ExxonMobil sticks to its guns on dividends
OREANDA-NEWS. ExxonMobil has extended its unbroken run of raising dividends to 34 years, undeterred by a downgrade to its credit rating. But its peers show no sign of following suit while cash flow deficits persist.
The company declared a 3pc increase in its second-quarter dividend to 75¢/share from 73¢/share in the first quarter, two days after ratings agency Standard & Poor's (S&P) lowered the firm's credit rating by one notch to AA+. ExxonMobil's credit metrics no longer meet the threshold for the top grade AAA rating, partly because of "low commodity prices, high reinvestment requirements and large dividend payments", S&P says. The firm's refusal to pause dividend growth in the face of falling profits and rising debt is unique among its peer group.
Other firms have adapted their shareholder distribution policies in the lower oil price environment. Italy's Eni cut dividends in 2015, followed by Spanish firm Repsol and Austria's OMV this year. Shell, BP, Total, Chevron and Norwegian state-controlled Statoil have not increased dividends since 2014. "We have long said that we will raise the dividend when our cash flow and our profit allow it to be sustained," Chevron chief financial officer Pat Yarrington says.
Some firms have gone a step further to ease their cash commitments by offering a scrip dividend, which gives shareholders the option to be paid in new shares rather than cash. Statoil is the latest to do so, following BP, Shell, Total and Repsol. It is "a tool to strengthen financial capacity to invest in profitable projects in a low, volatile and uncertain price environment", Statoil says.
ExxonMobil has followed the other majors in suspending share buy-backs to save cash, with the exception of repurchases to offset dilution related to its employee benefits plan. But "we remain steadfast in our commitment to pay a reliable and growing dividend", it says. This is partly because of the strength of ExxonMobil's balance sheet. The firm's net debt has increased by over $20bn since crude prices started falling in mid-2014, but its net debt-to-equity ratio, or gearing, was the lowest of the majors at the end of the first quarter.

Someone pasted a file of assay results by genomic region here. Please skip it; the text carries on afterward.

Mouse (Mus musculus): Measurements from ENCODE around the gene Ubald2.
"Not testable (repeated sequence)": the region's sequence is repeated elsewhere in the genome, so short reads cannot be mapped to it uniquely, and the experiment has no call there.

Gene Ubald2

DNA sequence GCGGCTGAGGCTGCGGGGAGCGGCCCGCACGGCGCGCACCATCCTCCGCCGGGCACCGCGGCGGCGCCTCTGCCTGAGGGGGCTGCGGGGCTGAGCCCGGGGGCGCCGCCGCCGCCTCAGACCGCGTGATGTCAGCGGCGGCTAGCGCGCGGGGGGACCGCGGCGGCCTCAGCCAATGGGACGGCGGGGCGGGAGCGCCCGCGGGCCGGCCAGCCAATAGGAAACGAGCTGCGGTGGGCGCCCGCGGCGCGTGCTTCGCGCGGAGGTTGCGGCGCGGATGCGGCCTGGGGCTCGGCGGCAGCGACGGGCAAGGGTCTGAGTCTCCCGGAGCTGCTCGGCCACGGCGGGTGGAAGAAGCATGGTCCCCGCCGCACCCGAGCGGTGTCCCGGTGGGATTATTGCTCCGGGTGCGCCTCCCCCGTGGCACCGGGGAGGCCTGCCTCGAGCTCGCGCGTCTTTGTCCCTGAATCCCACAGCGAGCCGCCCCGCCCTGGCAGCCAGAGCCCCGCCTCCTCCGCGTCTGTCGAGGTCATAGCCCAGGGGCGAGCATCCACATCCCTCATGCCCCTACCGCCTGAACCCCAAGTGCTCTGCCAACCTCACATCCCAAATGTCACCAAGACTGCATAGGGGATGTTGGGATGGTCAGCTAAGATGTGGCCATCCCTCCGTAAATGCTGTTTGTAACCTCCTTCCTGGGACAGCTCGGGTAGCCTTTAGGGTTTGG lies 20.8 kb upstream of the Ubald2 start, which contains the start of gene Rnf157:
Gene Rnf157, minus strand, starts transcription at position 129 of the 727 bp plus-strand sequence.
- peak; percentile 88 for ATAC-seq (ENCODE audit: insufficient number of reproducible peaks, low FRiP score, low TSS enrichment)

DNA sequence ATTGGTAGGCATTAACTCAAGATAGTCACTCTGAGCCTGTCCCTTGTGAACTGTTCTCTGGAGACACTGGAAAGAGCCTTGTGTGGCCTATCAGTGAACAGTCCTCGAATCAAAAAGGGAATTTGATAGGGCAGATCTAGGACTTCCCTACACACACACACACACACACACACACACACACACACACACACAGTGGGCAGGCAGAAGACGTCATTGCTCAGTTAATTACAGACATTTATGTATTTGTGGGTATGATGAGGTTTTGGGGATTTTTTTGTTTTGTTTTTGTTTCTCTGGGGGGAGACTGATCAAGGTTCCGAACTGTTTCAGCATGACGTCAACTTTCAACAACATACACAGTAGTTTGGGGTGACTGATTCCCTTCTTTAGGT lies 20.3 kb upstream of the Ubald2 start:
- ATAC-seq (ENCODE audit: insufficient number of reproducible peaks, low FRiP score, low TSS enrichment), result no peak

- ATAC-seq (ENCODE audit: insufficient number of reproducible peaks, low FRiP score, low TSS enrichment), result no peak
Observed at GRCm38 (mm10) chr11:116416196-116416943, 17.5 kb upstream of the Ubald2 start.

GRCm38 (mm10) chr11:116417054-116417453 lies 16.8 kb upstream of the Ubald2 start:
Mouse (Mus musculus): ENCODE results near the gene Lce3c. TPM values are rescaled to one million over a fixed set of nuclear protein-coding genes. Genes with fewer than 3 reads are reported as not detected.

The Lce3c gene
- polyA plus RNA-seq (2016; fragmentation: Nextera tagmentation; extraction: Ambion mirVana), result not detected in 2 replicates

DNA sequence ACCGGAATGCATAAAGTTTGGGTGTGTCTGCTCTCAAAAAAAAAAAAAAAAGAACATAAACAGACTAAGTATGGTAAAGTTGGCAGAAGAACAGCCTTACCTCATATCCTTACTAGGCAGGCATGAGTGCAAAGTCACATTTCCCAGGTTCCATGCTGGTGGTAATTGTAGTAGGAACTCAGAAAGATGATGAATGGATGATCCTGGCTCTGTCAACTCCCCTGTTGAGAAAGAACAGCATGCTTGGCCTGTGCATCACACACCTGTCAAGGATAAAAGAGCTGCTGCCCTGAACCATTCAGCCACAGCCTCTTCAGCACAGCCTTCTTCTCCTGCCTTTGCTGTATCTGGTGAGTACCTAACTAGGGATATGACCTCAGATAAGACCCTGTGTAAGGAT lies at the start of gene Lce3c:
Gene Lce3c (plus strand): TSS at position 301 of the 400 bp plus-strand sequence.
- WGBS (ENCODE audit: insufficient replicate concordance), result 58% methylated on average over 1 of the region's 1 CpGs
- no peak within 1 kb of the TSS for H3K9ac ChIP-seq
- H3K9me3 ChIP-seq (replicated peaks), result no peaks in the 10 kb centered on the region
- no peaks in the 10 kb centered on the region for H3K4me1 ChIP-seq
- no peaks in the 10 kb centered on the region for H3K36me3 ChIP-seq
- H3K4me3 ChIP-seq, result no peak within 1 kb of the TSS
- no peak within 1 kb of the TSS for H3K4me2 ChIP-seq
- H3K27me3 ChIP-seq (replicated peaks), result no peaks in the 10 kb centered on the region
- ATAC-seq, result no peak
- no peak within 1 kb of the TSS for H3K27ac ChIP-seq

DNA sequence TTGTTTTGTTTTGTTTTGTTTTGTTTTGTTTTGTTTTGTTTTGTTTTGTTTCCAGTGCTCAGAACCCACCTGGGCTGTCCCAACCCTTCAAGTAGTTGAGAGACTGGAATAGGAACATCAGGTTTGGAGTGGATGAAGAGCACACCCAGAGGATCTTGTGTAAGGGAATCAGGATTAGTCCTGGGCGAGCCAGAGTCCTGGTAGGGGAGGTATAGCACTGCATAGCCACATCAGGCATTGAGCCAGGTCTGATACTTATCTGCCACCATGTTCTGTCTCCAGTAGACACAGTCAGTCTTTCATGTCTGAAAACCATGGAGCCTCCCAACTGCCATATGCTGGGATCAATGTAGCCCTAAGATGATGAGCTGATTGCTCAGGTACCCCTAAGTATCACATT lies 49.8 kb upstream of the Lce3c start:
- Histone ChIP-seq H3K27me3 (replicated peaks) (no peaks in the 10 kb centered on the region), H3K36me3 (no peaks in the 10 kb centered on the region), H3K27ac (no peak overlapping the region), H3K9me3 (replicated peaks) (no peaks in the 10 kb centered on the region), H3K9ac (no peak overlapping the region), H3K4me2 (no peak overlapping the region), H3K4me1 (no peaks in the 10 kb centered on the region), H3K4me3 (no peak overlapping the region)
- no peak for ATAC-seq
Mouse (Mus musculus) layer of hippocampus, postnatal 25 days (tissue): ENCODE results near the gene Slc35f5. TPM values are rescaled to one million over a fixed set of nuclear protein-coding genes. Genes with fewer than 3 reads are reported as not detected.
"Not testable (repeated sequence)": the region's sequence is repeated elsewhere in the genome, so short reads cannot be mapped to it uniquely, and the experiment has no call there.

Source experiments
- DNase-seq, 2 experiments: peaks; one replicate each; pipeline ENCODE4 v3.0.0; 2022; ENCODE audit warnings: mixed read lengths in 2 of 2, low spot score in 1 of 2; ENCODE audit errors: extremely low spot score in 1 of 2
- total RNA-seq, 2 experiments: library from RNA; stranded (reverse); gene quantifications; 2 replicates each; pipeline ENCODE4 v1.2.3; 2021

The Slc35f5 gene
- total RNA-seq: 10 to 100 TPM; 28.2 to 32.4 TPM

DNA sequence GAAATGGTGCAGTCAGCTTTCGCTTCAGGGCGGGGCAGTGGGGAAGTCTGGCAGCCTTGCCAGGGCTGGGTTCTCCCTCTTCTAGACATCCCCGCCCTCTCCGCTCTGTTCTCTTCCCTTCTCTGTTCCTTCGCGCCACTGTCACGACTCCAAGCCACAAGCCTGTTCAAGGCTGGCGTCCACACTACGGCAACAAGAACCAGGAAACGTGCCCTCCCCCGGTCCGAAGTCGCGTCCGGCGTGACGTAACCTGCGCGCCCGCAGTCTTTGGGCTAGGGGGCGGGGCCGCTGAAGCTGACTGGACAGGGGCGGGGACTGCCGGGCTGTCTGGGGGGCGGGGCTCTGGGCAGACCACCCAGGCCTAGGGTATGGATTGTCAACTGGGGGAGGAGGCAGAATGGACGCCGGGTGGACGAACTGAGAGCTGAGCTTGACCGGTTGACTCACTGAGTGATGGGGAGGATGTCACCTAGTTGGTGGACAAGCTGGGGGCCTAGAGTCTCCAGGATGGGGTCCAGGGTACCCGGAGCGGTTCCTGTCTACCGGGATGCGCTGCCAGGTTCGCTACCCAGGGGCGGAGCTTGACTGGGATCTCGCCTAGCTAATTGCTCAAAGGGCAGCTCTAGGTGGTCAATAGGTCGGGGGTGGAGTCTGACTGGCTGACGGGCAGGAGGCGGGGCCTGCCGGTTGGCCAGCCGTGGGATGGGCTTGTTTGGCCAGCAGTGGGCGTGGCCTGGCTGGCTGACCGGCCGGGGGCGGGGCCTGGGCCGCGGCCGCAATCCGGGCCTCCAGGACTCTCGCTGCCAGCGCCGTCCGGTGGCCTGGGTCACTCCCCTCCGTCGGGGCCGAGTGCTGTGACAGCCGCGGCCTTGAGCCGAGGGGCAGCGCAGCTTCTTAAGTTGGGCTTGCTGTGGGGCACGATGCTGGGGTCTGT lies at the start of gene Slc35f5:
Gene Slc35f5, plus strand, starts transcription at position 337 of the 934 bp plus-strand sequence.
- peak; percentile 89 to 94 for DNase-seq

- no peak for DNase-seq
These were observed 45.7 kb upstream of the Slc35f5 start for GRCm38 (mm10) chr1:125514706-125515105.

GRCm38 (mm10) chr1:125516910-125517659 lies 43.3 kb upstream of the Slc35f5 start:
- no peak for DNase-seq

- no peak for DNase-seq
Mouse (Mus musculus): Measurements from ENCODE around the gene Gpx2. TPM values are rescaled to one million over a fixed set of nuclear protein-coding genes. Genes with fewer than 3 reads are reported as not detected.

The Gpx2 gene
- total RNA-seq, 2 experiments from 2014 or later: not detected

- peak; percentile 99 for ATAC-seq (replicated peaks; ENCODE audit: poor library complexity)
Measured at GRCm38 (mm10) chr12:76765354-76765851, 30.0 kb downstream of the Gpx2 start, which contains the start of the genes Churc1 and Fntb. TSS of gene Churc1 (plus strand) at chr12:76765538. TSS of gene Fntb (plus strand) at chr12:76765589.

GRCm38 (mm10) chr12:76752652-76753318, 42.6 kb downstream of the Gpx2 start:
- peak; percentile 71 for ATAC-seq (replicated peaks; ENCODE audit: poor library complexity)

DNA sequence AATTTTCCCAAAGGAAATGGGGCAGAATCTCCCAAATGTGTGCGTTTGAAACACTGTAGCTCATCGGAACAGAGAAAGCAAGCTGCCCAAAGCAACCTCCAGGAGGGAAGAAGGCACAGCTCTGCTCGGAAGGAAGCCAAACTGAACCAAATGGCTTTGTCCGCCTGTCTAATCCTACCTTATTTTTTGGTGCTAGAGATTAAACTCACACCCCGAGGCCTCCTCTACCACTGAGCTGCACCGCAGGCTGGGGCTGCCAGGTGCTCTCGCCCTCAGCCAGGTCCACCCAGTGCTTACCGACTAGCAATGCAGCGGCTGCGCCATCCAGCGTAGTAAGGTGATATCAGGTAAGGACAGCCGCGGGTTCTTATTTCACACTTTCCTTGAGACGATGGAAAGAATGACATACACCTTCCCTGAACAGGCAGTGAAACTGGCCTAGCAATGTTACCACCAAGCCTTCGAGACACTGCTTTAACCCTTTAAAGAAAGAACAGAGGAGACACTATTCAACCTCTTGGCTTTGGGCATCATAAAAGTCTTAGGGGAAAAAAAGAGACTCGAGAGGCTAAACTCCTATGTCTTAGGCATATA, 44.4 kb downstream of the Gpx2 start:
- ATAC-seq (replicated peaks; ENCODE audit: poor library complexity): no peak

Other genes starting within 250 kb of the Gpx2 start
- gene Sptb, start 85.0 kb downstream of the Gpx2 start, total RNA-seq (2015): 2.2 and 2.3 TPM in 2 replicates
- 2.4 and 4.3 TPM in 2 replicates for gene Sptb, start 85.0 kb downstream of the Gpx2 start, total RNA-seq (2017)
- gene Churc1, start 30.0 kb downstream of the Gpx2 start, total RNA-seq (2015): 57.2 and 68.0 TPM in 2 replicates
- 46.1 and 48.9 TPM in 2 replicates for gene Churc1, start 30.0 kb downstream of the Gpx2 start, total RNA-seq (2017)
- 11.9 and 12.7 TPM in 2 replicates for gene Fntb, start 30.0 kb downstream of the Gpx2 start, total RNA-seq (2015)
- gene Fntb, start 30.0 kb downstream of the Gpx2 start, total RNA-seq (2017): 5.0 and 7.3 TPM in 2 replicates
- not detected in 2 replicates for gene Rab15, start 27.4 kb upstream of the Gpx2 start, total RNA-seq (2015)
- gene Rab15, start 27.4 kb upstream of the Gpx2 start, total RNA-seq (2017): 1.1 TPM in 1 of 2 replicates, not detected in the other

ExxonMobil is relaxed about taking on more debt to plug funding gaps this year and insists that its "ability to access financial markets on attractive terms remains strong", despite the downgrade to its credit rating. But the company does not expect to lean on its balance sheet for too much longer. "We have good potential to reach cash flow neutrality, particularly in 2017," it says. ExxonMobil expects to be able to cover dividends from free cash flow at $40/bl next year, underpinned by its drive to cut capital expenditure (capex) and operating costs.
All the majors share the target of balancing cash in and cash out next year. Chevron said in March that its spending plans will enable it to be cash flow neutral next year at a $52/bl oil price. But "we are committed to balancing at any reasonable price," Yarrington says. "If a lower price environment persists for longer, we will adjust and pursue even more significant cost savings and even greater cuts in capex to continue to lower our cash flow breakeven."
Shell has steered clear of giving a breakeven price forecast for 2017, with much depending on the timing and quantity of asset sales and next year's capex budget. But the company has a similar view to Chevron. "We will do whatever it takes to balance the financial framework through the cycle," Shell chief financial officer Simon Henry says. BP and Total expect to balance the books next year at $50-55/bl and $60/bl, respectively, excluding the impact of asset sales. BP does not factor in future Macondo oil spill payments, and expects to meet these from divestment proceeds.
|Free cash flow*||Cash dividends|
|*operating cash flow minus net investments †Eni pays dividends in May and September|